To adapt, on the other hand, means to modify or alter something to make it more fit for a purpose, while adaptation, a term often used in ecology and social science, “refers to both the process of adapting and the condition of being adapted” [45] (p. 203). One climate-related definition of adaptation is adjustments “in ecological-social-economic systems in response to actual or expected climatic stimuli, their effects or impacts” [38] (p. 225), but it comes in both narrower and broader versions. This requires its users to specify which version is being used with regard to who (i.e., people, social and economic sectors, and activities, managed or unmanaged natural or ecological systems, or practices, processes or structures of systems), what (i.e., climate change, climate variability and/or extreme events) and how adaptation occurs [38]. Adaptation is used to describe all activities aimed at preparing for or dealing with the consequences of climate change [46], for instance, building dams in flood-prone areas or cutting firebreaks in fire-prone areas. Scholars have referred to adaptation as direct damage prevention [43] and as managing the unavoidable [44], as well as actions taken to ameliorate impacts [22] or actions needed to avoid adverse impacts [5]. Various types of adaptation can be distinguished with regard to timing (anticipatory/proactive/ex-post, spontaneous/concurrent/during, or responsive/reactive/ex-ante), implementers (private and public), awareness (autonomous or planned), intention (intended or unintended), type (technological, behavioral, economic, legal, or institutional) [4,15,38], or level (incremental, systematic, or transformational) [47]. The most frequently applied definitions are those of the IPCC and UNFCCC, which respectively are that adaptation is “The process of adjustment to actual or expected climate and its effects. In human systems, adaptation seeks to moderate or avoid harm or exploit beneficial opportunities. In some natural systems, human intervention may facilitate adjustment to expected climate and its effects” [48] (p. 118), and “Adaptation refers to adjustments in ecological, social, or economic systems in response to actual or expected climatic stimuli and their effects or impacts. It refers to changes in processes, practices, and structures to moderate potential damages or to benefit from opportunities associated with climate change” [49] (p. 1).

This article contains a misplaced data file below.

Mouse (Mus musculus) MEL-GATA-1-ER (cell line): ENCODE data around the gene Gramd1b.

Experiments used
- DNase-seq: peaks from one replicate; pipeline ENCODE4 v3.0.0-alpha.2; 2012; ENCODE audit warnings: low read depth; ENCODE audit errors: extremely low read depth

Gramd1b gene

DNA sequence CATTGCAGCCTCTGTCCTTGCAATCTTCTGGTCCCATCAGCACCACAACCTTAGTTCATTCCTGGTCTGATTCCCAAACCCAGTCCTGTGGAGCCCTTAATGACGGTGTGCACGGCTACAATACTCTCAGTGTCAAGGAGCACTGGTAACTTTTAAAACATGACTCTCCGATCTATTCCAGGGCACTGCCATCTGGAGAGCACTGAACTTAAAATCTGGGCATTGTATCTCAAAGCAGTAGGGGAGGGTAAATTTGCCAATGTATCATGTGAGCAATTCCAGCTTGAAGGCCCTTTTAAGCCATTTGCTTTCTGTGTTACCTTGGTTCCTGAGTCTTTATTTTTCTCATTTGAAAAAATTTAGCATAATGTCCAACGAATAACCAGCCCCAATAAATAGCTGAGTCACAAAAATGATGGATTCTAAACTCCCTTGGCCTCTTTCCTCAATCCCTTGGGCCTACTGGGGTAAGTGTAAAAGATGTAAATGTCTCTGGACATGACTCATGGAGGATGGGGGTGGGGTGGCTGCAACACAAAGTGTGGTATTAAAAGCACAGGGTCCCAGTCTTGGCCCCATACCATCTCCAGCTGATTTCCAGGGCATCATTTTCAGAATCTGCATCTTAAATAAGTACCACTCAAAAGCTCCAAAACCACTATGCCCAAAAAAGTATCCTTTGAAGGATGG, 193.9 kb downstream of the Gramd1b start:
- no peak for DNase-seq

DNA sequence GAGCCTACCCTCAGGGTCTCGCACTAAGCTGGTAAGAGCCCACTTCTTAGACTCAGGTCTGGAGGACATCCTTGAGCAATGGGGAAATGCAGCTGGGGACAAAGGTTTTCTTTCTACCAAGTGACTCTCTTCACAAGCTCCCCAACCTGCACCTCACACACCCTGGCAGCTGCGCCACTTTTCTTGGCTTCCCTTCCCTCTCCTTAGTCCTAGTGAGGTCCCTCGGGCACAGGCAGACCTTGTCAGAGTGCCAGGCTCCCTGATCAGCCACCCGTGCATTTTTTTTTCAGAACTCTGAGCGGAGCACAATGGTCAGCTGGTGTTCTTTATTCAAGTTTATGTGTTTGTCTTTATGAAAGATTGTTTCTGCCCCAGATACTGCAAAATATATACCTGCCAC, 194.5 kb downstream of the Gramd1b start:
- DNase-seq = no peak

However, there is a variety of definitions of adaptation [9,50], and discussions concerning meaning and interpretation have been going on since the early 1990s. The IPCC, for instance, states in its fifth assessment report that they have adjusted the definition compared to earlier IPCC reports to reflect progress in science [48]. The main disagreement in the discussion of adaptation is rooted in how wide a definition to apply, which is not solely a trivial academic debate, as the definition will profoundly influence the available finances and the feasibility of implementation. The main criticism that has been pointed at institutions (i.a. the UNFCCC) that use adaptation in the narrowest sense, is that by only referring to actions taken in response to climate change resulting from anthropogenic GHG emissions, they thereby exclude the many societies that are already maladapted to current climate conditions [13,35]. However, this narrow interpretation of climate change is widely accepted, resulting, for instance, in estimates where adaptation actions only represent a cost of human-caused climate change that would be avoided by emissions reduction, thus placing greater emphasis on mitigation, as seen in the past. In contrast to these institutions, the IPCC, like many decision-makers and researchers, does interpret adaptation as “a much broader range of actions that make societies more robust to changes, including, but not limited to, those caused by climate change” [28] (p. 598). The issue is that the UNFCCC’s restricted definition of climate change only focuses on changes in climate that result from human activity (directly or indirectly), which makes sense theoretically, but is very difficult to handle in practice and in the real world of politics and policy [35]. Furthermore, this line of thinking will meet little understanding among “those experiencing devastating losses from climate impacts [human or naturally induced] in developing countries” [28] (p. 598).